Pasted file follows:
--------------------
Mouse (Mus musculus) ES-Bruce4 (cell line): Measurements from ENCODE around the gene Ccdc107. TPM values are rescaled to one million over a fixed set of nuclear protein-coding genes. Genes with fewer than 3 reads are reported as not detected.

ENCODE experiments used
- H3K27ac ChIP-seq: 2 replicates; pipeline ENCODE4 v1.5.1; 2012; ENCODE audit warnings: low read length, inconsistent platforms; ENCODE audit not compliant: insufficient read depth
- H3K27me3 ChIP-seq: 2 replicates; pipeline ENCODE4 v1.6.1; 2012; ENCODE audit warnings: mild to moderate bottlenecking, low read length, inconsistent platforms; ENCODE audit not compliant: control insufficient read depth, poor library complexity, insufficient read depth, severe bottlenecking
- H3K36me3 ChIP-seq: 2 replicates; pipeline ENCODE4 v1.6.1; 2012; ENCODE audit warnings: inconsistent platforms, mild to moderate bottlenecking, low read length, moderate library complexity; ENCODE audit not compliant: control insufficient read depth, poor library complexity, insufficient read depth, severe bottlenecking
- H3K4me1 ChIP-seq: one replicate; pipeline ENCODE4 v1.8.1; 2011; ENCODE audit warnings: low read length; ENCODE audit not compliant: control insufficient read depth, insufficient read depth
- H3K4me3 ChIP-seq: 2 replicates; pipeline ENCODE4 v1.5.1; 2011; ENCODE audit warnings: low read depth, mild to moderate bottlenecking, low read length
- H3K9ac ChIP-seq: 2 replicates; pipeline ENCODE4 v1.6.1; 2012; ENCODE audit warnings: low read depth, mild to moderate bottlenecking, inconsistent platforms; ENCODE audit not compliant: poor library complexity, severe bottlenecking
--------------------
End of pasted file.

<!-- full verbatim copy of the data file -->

Mouse (Mus musculus) ES-Bruce4 (cell line): Measurements from ENCODE around the gene Ccdc107. TPM values are rescaled to one million over a fixed set of nuclear protein-coding genes. Genes with fewer than 3 reads are reported as not detected.

ENCODE experiments used
- H3K27ac ChIP-seq: 2 replicates; pipeline ENCODE4 v1.5.1; 2012; ENCODE audit warnings: low read length, inconsistent platforms; ENCODE audit not compliant: insufficient read depth
- H3K27me3 ChIP-seq: 2 replicates; pipeline ENCODE4 v1.6.1; 2012; ENCODE audit warnings: mild to moderate bottlenecking, low read length, inconsistent platforms; ENCODE audit not compliant: control insufficient read depth, poor library complexity, insufficient read depth, severe bottlenecking
- H3K36me3 ChIP-seq: 2 replicates; pipeline ENCODE4 v1.6.1; 2012; ENCODE audit warnings: inconsistent platforms, mild to moderate bottlenecking, low read length, moderate library complexity; ENCODE audit not compliant: control insufficient read depth, poor library complexity, insufficient read depth, severe bottlenecking
- H3K4me1 ChIP-seq: one replicate; pipeline ENCODE4 v1.8.1; 2011; ENCODE audit warnings: low read length; ENCODE audit not compliant: control insufficient read depth, insufficient read depth
- H3K4me3 ChIP-seq: 2 replicates; pipeline ENCODE4 v1.5.1; 2011; ENCODE audit warnings: low read depth, mild to moderate bottlenecking, low read length
- H3K9ac ChIP-seq: 2 replicates; pipeline ENCODE4 v1.6.1; 2012; ENCODE audit warnings: low read depth, mild to moderate bottlenecking, inconsistent platforms; ENCODE audit not compliant: poor library complexity, severe bottlenecking